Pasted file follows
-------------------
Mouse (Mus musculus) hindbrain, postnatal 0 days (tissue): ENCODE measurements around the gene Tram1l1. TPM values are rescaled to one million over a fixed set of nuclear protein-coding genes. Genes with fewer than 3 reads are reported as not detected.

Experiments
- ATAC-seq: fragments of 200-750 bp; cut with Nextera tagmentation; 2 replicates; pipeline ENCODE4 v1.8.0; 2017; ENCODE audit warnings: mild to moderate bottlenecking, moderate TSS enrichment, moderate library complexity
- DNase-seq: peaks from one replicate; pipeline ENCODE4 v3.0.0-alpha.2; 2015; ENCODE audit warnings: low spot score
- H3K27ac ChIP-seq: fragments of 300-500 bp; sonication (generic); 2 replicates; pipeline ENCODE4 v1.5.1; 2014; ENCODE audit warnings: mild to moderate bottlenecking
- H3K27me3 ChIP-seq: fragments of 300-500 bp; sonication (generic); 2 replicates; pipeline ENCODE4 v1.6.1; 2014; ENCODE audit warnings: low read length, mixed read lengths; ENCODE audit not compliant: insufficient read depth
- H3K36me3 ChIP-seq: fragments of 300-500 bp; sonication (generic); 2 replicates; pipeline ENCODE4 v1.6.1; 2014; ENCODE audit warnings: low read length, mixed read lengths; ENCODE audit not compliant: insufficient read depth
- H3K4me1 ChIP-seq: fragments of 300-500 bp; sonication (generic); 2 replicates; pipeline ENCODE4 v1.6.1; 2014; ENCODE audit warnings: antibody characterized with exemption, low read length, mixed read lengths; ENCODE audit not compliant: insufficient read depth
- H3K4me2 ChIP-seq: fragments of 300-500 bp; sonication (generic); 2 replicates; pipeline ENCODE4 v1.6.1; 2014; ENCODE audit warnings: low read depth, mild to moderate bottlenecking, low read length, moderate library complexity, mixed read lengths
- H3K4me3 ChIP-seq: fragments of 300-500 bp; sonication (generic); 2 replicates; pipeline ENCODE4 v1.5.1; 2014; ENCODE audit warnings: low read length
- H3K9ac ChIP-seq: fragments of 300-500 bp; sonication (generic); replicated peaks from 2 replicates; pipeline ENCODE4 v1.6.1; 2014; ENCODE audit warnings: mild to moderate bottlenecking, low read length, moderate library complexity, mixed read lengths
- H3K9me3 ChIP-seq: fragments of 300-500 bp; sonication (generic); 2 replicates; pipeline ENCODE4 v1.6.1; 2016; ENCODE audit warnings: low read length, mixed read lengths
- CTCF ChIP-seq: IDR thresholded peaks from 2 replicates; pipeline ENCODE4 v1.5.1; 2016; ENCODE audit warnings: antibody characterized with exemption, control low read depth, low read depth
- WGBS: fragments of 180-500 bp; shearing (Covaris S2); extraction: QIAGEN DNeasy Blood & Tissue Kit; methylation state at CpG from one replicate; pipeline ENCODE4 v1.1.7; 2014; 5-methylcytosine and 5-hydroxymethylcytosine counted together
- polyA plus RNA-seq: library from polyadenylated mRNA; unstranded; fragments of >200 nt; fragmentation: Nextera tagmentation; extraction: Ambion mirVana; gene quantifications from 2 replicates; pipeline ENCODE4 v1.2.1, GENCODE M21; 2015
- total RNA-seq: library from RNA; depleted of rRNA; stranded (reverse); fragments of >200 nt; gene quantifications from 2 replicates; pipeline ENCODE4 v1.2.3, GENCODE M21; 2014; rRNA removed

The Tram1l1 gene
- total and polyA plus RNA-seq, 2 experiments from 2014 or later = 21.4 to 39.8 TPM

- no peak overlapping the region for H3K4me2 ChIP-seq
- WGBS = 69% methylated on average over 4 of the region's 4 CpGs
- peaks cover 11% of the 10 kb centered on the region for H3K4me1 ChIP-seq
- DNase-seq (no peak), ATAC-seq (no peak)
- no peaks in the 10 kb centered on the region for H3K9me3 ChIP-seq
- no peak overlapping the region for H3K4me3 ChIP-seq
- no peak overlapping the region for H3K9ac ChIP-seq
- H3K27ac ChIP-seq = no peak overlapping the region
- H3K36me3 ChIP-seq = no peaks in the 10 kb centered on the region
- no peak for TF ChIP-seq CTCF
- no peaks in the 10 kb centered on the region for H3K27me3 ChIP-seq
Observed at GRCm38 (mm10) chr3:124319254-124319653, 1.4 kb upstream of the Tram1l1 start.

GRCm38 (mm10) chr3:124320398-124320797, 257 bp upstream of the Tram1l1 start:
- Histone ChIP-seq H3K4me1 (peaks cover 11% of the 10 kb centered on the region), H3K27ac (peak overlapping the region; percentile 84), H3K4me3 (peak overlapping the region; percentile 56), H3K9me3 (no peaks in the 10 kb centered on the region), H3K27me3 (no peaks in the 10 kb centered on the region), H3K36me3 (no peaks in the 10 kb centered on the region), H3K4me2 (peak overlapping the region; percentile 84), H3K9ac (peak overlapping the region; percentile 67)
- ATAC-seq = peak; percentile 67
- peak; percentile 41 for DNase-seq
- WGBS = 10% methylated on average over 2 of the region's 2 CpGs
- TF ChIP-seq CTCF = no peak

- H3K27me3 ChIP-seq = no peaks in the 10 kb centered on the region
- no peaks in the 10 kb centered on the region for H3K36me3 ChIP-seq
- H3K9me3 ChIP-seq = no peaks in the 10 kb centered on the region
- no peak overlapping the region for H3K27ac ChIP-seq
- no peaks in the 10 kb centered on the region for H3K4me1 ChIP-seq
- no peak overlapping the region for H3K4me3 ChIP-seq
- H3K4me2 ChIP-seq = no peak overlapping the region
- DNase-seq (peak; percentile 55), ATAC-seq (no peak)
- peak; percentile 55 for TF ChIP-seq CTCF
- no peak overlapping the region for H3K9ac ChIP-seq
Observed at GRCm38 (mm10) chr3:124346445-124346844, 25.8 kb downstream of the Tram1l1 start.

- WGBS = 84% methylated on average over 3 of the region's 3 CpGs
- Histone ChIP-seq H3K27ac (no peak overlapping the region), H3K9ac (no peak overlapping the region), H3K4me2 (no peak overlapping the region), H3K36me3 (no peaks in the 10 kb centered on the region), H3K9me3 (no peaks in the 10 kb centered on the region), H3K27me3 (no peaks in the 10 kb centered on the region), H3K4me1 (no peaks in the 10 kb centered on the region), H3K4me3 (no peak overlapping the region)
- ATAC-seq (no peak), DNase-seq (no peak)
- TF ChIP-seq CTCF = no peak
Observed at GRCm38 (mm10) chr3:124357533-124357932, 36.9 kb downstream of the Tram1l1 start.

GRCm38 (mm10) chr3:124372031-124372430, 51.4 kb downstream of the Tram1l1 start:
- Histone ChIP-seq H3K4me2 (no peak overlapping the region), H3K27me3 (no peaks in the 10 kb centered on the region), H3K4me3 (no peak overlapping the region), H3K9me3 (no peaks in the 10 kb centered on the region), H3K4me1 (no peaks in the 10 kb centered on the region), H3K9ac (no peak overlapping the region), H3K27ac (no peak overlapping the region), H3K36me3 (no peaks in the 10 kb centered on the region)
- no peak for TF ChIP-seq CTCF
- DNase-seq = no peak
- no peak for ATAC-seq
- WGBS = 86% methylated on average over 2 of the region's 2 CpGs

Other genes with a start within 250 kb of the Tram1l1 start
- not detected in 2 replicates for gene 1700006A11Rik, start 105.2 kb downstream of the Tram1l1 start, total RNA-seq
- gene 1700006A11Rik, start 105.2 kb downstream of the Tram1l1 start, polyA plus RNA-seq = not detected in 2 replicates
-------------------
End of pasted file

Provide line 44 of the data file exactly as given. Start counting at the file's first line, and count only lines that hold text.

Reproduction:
- DNase-seq (peak; percentile 55), ATAC-seq (no peak)